Credit must be given to Smith on this aspect he is a truly gifted lyricist. He focuses a lot on describing scenarios and situations that were common to the working class of England, as well as the locations. You can often hear mentions to Manchester, The Midlands and so it goes. His vocabulary is pretty heterogeneous, too. At some points, you will hear him mentioning intellectuals like Colin Wilson and then pack the next line full with popular slangs. If you can picture a tired working class man going to the pub, getting into an altercation with someone or having a bad impression of the people in there or of the band that is playing, you can get quite the picture on what some lyrics here are about, since that's pretty much how Mark is. Some of the lyrics here are based deeply on his personal experiences, and that's where the abundance of details comes from, but they also point out at the exterior world. In "Fortress," for an example, he mentions the time when he was invited into a BBC Radio Session by a bunch of "left wing kids" to discuss politics. With such a style, he hits at politic movements and, in other points of the album, at Thatcher's government, which was pretty much painful for the working classes of UK and which Mark E. Smith was quite fond of. He is also an avid criticizer of the British press at some points, which remains, to this day, very sensationalist, by the way. The most notable examples are "Mere Pseud Mag. Ed." (the title of the song speaks for itself, I guess "you mere pseudo magazine editor!") and "Who Makes the Nazis?", an almost obvious hit at the exaggerated right-wing position of some presses. The chaotic music serves greatly as the ground for this kind of keen lyrics. In fact, the very simple song structures, wide repetition of riffs and melodies and the constant usage of basically one musical idea per song actually come all together to reinforce the idea of "background" music for Smith's narratives. As a singer, Mark E. Smith is very unorthodox. Since the band's sound is also widely based on dissonance and noise, he makes little efforts to create vocal melodies. His singing does not really strays away from the regular sound of his strong, deep voice, and when it does, he puts on mental voice screeches repeating over and over again. In this album, particularly, he alternates between following rhythm patterns and riffs and not following them at all, preferring to just let his words flow according to his will.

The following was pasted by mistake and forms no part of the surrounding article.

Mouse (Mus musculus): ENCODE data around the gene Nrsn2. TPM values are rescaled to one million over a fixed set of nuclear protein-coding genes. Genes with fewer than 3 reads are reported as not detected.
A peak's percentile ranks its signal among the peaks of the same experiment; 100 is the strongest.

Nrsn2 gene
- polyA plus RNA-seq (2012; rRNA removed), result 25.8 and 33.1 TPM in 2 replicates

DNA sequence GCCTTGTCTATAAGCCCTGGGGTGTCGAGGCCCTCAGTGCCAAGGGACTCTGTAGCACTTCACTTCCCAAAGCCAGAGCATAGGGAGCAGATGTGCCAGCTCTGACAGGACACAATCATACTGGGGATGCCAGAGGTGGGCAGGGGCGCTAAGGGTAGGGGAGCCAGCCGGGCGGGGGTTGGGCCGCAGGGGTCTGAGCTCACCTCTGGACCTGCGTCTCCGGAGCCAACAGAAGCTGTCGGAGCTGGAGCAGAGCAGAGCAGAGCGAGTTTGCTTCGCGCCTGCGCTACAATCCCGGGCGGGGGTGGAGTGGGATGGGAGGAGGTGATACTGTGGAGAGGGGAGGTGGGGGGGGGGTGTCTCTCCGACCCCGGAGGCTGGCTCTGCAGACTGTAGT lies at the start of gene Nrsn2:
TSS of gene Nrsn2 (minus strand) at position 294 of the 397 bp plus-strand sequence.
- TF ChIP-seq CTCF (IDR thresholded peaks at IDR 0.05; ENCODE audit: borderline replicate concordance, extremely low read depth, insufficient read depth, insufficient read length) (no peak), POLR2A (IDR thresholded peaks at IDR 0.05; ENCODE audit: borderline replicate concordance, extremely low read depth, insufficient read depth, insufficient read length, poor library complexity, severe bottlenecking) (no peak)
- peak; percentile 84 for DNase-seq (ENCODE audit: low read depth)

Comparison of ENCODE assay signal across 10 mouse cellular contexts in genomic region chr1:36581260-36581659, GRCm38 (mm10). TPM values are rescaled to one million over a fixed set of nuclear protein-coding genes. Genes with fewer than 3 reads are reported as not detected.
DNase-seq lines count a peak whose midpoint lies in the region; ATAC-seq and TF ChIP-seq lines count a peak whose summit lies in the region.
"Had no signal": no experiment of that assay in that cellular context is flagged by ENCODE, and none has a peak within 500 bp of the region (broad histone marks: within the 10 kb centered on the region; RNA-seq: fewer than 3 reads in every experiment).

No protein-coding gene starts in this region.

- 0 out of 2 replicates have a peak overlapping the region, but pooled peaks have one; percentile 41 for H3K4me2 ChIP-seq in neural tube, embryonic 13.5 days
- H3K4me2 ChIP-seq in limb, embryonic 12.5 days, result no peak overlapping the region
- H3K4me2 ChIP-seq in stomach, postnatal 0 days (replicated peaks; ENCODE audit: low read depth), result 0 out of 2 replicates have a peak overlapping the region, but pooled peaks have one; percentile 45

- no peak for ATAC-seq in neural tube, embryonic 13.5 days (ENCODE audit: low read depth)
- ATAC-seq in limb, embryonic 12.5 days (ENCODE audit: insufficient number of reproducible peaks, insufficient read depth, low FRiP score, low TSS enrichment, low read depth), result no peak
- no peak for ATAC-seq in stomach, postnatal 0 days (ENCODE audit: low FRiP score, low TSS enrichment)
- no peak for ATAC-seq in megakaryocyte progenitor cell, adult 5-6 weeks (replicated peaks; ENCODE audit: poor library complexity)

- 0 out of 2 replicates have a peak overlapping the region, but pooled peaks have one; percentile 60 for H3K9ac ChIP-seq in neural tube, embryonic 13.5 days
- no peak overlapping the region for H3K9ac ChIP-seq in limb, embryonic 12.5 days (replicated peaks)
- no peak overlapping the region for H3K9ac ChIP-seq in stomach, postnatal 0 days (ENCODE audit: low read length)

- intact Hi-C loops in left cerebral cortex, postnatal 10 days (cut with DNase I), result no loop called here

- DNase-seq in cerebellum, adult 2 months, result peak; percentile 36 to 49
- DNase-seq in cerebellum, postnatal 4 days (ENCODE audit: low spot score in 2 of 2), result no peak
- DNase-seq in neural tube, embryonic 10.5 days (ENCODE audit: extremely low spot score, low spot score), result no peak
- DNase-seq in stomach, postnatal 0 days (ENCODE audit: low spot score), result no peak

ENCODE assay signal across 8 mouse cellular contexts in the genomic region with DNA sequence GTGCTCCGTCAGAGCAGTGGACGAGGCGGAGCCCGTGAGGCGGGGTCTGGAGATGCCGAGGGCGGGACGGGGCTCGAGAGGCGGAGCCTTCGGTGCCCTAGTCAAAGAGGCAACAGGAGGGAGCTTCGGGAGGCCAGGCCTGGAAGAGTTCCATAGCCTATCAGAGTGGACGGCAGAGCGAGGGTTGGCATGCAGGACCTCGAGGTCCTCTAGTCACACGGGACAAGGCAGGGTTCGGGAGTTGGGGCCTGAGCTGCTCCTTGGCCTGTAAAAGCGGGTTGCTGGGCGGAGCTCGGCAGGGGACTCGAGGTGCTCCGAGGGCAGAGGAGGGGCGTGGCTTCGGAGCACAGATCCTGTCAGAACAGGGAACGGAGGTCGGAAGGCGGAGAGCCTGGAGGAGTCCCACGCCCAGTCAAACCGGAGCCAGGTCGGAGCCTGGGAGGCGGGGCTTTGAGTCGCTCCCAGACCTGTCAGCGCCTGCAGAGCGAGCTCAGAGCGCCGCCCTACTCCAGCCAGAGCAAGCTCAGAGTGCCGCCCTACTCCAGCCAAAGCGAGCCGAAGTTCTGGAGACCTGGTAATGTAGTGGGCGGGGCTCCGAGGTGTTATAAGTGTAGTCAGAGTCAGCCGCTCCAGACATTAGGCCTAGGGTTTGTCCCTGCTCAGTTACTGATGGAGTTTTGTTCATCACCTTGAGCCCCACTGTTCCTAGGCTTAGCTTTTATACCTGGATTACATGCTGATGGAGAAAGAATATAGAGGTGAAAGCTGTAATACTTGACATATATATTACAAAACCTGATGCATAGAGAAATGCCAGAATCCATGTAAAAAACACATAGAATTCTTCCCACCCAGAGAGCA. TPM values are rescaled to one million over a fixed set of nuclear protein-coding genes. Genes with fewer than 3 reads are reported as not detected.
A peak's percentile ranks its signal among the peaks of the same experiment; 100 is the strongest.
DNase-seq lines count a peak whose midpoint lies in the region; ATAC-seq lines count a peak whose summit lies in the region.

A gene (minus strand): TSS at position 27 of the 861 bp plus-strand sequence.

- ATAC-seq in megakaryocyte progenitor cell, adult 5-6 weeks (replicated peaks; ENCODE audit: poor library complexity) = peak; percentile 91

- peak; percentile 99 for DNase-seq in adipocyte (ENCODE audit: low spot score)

Overall Impression — 8
Contemporary post-punk bands like Gang Of Four and Wire also shared The Fall's interest in dissonant guitars and simple song structures, but none of them took the melody chaos so seriously. Due to the particular aforementioned characteristics of the bands sound itself and the album, it's hard to not say that the identity of The Fall is printed on this album, but not more or less than it is on works like "Grotesque" too: a bunch of ugly musical ideas followed closely by Mark E. Smith's rants on the British popular culture, the everyday struggle of the average working man and on the press. Also, the influence of this album and other early The Fall works on the '90s alternative scene is pretty big. The biggest example of their legacy is Pavement their early EPs and the debut album "Slanted and Enchanted" sound like a bastard son of The Fall. It can please the ears of diverse fanbases noise rock fans, post-punk fans, krautrock fans, etc. The very loudness and cacophony of the album is what makes it so broad. Highlights: "The Classical," "Mere Pseud Mag. Ed.," "Who Makes the Nazis?"